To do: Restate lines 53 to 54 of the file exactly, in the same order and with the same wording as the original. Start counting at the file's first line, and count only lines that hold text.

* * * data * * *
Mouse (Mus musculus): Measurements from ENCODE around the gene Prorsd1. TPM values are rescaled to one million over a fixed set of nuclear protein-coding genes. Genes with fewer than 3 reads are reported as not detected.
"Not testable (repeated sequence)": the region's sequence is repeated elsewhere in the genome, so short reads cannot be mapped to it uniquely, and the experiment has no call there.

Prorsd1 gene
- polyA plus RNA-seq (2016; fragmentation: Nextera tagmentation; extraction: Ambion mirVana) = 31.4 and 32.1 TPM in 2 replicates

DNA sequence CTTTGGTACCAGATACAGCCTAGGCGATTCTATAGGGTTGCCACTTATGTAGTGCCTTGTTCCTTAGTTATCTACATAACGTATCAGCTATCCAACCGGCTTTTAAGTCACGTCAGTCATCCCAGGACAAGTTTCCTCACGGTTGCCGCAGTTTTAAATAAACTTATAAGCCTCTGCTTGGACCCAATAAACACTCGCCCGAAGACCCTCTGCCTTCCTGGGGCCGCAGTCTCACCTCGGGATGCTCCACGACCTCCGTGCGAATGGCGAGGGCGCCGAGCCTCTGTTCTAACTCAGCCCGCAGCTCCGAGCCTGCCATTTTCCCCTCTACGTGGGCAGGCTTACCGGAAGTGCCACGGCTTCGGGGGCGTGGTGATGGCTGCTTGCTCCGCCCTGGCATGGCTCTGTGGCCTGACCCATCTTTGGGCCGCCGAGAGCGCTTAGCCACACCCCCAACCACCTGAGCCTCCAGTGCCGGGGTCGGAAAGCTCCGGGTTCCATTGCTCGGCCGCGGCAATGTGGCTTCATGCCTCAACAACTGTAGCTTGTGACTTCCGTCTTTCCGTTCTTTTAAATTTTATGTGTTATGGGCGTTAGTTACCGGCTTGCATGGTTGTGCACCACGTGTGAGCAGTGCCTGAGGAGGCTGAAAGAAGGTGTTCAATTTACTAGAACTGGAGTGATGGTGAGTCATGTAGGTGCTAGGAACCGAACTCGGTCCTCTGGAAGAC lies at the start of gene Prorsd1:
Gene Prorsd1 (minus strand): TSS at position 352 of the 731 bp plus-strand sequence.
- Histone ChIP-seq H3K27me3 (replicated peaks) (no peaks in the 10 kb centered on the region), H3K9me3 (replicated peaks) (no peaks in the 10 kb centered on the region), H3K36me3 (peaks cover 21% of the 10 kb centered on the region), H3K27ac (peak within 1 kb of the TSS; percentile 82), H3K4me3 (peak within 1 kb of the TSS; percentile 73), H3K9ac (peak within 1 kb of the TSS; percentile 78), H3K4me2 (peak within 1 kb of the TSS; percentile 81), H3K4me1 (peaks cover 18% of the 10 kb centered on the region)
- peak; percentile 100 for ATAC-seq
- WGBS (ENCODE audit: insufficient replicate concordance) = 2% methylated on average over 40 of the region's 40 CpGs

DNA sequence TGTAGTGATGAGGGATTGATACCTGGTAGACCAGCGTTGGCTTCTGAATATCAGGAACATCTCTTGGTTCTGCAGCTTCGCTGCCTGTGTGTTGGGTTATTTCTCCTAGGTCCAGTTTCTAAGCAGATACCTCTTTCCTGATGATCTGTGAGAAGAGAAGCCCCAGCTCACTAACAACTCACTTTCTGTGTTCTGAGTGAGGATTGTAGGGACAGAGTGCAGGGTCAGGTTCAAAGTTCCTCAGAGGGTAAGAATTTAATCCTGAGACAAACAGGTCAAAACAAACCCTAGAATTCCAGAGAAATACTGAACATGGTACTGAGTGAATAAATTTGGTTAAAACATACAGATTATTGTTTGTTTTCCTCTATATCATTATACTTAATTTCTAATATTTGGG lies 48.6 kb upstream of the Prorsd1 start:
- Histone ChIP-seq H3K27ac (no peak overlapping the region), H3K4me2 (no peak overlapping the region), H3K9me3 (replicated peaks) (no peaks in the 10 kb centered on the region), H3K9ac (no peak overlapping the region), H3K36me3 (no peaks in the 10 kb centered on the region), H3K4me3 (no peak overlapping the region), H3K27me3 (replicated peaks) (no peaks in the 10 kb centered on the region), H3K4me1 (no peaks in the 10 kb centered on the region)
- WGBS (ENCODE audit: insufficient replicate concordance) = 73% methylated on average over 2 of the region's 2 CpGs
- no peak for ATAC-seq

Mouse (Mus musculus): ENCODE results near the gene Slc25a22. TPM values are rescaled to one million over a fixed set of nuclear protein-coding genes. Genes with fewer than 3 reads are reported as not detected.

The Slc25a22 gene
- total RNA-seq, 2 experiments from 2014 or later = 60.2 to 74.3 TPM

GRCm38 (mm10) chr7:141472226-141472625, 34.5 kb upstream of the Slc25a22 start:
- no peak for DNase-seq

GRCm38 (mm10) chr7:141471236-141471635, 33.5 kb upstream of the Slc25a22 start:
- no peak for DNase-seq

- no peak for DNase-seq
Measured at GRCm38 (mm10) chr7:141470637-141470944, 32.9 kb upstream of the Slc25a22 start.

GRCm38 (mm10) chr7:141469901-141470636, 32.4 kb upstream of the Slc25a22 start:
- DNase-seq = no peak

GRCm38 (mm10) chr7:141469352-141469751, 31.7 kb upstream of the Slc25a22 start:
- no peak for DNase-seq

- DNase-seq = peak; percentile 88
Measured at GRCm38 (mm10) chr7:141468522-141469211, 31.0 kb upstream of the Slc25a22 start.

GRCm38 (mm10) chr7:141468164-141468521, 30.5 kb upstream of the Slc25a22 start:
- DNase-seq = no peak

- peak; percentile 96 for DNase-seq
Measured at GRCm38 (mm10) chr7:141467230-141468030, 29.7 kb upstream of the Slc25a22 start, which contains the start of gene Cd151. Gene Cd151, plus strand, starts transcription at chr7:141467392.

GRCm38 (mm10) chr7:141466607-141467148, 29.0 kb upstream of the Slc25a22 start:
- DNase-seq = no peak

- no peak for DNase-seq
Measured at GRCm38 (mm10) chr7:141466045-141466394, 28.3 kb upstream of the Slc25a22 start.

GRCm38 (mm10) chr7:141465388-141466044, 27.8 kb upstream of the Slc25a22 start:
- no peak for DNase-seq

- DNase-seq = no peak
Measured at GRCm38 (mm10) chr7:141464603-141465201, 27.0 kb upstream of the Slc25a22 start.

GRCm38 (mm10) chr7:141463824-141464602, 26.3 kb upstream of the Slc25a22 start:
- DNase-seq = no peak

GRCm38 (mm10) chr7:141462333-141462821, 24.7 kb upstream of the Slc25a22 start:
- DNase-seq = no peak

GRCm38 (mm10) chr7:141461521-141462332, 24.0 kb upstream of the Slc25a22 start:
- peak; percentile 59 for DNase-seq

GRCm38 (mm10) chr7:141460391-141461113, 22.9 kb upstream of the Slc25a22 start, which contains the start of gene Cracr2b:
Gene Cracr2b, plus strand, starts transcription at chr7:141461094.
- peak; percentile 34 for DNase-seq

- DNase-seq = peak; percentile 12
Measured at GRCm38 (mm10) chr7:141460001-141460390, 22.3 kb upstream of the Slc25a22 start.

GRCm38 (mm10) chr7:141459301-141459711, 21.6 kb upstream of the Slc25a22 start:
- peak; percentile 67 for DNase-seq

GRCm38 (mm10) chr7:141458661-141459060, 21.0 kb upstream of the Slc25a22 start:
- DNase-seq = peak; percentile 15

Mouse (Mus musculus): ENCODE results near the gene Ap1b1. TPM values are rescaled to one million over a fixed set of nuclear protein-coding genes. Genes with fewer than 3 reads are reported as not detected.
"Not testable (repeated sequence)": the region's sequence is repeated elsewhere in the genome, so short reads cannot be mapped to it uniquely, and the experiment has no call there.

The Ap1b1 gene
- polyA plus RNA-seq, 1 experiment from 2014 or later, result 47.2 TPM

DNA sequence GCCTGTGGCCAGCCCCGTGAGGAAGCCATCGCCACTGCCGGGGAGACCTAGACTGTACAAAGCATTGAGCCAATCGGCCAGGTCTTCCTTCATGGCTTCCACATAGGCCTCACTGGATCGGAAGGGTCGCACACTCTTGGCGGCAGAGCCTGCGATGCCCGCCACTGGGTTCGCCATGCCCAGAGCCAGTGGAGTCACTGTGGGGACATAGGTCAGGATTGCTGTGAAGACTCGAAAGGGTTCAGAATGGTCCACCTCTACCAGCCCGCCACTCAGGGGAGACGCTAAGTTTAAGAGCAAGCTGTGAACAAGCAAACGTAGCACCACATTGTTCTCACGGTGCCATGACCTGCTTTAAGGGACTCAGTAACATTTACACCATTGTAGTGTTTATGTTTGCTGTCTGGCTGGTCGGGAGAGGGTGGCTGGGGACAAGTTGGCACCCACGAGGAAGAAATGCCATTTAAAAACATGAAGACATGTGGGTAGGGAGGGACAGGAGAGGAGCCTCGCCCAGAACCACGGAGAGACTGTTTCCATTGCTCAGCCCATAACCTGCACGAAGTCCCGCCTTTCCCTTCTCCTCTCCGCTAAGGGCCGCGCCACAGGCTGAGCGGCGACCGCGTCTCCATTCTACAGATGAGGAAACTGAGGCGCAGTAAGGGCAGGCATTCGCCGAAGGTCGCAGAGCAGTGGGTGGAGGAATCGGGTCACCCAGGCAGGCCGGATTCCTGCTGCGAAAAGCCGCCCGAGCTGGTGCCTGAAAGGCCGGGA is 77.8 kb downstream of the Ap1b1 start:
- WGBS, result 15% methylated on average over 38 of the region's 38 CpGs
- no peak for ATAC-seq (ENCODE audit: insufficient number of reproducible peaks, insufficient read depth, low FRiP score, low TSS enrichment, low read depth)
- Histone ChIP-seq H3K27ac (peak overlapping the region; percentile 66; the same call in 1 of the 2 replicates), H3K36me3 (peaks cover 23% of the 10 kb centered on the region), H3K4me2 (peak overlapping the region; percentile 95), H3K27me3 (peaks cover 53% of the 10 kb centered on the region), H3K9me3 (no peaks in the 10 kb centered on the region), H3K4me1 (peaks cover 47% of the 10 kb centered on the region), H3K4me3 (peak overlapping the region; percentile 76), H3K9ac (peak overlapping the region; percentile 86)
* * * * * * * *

- peak; percentile 67 for DNase-seq

GRCm38 (mm10) chr7:141458661-141459060, 21.0 kb upstream of the Slc25a22 start: